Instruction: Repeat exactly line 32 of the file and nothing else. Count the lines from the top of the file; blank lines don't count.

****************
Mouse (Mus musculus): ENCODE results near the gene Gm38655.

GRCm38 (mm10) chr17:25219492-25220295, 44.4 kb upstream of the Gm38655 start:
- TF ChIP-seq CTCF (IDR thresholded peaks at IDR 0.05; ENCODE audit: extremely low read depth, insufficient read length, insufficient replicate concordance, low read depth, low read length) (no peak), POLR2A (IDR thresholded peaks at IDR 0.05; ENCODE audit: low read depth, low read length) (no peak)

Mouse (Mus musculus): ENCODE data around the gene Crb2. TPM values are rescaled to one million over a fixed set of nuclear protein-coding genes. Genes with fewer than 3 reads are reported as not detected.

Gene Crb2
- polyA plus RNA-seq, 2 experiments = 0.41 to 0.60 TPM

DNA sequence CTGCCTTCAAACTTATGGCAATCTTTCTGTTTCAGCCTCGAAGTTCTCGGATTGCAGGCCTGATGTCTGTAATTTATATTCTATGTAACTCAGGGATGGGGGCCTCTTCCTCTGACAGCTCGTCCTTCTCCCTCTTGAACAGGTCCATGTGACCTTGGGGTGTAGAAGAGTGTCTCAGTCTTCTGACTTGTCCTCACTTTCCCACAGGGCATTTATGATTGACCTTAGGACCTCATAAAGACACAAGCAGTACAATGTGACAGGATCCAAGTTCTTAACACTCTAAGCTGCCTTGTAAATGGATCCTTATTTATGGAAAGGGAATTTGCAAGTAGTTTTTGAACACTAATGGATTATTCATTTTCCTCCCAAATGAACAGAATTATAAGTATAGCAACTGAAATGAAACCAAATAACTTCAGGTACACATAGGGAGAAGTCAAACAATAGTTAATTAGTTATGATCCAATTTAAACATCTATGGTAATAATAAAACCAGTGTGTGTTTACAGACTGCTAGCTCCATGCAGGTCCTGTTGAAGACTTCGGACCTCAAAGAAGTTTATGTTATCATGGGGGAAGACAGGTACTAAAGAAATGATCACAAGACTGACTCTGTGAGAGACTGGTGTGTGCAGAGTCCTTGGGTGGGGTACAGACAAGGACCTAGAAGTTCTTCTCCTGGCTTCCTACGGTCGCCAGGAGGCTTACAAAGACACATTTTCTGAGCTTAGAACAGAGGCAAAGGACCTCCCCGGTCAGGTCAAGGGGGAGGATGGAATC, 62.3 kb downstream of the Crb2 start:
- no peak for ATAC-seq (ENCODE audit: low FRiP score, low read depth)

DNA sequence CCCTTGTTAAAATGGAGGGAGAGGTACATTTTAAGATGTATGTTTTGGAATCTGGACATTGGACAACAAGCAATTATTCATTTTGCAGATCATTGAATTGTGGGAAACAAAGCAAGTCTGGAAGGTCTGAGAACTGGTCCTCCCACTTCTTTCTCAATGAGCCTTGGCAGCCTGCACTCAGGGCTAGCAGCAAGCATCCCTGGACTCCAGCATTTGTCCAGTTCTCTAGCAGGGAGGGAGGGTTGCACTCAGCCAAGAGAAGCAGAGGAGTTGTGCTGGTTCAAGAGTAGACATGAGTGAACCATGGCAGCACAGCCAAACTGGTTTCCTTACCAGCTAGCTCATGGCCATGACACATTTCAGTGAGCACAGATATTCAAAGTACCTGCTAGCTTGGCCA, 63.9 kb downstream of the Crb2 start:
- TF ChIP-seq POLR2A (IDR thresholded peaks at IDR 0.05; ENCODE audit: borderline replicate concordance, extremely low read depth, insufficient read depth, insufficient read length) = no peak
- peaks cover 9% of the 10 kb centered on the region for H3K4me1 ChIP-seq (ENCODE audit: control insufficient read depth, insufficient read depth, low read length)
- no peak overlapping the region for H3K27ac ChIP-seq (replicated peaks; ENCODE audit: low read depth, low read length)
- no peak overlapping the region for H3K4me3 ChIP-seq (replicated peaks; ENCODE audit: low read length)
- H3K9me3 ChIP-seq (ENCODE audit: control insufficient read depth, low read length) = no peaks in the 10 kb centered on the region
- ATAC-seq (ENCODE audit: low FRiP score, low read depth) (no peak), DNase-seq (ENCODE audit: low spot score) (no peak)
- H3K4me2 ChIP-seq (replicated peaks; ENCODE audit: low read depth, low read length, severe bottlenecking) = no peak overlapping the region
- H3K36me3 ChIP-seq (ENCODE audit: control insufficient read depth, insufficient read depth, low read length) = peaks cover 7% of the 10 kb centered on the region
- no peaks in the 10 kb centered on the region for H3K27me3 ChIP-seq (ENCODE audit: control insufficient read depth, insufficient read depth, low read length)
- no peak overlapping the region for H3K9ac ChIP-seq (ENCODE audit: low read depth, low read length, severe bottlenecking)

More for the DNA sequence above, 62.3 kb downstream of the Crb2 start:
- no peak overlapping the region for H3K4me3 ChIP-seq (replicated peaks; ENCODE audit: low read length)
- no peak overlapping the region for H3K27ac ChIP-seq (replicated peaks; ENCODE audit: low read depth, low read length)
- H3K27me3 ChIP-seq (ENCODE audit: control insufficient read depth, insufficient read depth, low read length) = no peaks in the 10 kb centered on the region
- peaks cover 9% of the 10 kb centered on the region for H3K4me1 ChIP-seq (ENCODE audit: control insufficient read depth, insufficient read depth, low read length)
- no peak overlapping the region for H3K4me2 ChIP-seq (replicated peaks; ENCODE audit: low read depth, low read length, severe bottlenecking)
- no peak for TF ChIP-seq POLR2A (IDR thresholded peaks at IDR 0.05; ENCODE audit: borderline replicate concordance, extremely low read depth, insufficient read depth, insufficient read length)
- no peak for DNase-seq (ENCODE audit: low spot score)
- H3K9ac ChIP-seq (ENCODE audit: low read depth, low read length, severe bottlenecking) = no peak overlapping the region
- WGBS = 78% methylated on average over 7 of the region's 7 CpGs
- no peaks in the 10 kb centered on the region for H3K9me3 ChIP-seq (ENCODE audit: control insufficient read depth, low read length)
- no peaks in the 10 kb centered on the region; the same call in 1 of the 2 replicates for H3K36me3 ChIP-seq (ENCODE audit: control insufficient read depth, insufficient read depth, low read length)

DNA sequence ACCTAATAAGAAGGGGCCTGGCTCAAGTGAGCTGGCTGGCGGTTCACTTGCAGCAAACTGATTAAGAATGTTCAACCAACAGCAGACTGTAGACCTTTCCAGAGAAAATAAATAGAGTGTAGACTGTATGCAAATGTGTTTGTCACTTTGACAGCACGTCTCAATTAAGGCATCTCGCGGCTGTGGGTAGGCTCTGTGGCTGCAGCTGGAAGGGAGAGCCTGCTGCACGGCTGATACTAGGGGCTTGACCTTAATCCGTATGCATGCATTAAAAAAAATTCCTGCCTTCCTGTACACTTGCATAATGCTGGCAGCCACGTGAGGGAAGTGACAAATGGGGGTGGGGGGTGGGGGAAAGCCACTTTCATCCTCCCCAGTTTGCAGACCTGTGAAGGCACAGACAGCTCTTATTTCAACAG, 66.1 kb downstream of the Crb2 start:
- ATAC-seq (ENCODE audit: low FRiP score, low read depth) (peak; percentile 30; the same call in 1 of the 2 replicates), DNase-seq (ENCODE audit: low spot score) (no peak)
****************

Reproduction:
DNA sequence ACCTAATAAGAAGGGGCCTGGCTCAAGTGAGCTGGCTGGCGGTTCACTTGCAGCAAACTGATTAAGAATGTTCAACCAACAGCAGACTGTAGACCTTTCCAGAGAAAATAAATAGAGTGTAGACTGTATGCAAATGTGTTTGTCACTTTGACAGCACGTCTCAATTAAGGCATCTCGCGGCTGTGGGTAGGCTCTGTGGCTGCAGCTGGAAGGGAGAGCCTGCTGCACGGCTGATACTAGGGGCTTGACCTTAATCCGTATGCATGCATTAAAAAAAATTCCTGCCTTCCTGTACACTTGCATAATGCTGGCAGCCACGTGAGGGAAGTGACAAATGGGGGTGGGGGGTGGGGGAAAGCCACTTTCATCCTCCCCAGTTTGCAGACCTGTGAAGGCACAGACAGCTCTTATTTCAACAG, 66.1 kb downstream of the Crb2 start: